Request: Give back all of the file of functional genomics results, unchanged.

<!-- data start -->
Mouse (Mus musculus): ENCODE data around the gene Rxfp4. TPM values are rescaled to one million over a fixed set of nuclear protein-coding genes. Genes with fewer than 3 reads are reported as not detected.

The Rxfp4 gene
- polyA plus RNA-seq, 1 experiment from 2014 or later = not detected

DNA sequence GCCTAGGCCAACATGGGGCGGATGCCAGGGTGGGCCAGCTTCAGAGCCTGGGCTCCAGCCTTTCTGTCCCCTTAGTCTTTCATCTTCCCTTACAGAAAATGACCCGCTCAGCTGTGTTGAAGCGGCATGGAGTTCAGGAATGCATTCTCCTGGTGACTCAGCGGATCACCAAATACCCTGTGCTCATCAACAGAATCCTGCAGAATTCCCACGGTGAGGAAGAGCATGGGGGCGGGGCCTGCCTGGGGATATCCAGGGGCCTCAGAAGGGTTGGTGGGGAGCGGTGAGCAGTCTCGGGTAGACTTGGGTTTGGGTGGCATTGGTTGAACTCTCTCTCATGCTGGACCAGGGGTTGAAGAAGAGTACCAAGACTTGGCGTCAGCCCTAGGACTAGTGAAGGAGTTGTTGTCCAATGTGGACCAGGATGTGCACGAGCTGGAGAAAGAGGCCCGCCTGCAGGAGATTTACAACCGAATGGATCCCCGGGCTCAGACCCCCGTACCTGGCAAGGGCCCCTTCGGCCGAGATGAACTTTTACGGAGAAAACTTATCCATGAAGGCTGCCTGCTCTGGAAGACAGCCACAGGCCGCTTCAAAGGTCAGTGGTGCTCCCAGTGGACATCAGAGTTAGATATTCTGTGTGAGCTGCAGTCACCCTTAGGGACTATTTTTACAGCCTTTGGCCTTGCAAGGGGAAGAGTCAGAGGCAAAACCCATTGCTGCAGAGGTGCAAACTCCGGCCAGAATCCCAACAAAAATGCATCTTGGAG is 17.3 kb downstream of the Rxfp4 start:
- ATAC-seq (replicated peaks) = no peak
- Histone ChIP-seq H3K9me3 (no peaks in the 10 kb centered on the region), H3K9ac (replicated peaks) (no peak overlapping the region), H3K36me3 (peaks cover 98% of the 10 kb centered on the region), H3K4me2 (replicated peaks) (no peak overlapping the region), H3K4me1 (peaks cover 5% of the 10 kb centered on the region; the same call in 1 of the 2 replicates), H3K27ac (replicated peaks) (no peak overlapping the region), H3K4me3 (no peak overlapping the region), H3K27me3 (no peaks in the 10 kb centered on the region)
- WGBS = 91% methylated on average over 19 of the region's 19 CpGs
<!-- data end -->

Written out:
Mouse (Mus musculus): ENCODE data around the gene Rxfp4. TPM values are rescaled to one million over a fixed set of nuclear protein-coding genes. Genes with fewer than 3 reads are reported as not detected.

The Rxfp4 gene
- polyA plus RNA-seq, 1 experiment from 2014 or later = not detected

DNA sequence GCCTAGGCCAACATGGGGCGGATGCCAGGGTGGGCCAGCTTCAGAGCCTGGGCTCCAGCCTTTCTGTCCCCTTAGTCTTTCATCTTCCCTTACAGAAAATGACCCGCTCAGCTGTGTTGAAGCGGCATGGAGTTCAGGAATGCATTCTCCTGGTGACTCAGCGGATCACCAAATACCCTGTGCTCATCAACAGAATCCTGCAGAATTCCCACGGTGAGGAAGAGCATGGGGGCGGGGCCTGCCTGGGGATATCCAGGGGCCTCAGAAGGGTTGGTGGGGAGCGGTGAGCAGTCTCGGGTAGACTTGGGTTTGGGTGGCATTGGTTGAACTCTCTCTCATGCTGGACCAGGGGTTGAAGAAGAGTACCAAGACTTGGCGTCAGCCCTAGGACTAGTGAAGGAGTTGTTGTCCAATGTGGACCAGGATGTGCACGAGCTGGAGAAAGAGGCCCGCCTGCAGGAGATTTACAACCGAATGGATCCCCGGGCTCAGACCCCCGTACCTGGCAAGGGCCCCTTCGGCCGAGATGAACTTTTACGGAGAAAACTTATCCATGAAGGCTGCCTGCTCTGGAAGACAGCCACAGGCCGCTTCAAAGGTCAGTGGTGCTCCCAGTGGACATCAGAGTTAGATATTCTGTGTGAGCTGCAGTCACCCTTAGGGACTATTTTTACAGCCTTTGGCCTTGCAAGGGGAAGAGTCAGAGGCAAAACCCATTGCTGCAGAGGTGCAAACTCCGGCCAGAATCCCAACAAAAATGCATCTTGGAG is 17.3 kb downstream of the Rxfp4 start:
- ATAC-seq (replicated peaks) = no peak
- Histone ChIP-seq H3K9me3 (no peaks in the 10 kb centered on the region), H3K9ac (replicated peaks) (no peak overlapping the region), H3K36me3 (peaks cover 98% of the 10 kb centered on the region), H3K4me2 (replicated peaks) (no peak overlapping the region), H3K4me1 (peaks cover 5% of the 10 kb centered on the region; the same call in 1 of the 2 replicates), H3K27ac (replicated peaks) (no peak overlapping the region), H3K4me3 (no peak overlapping the region), H3K27me3 (no peaks in the 10 kb centered on the region)
- WGBS = 91% methylated on average over 19 of the region's 19 CpGs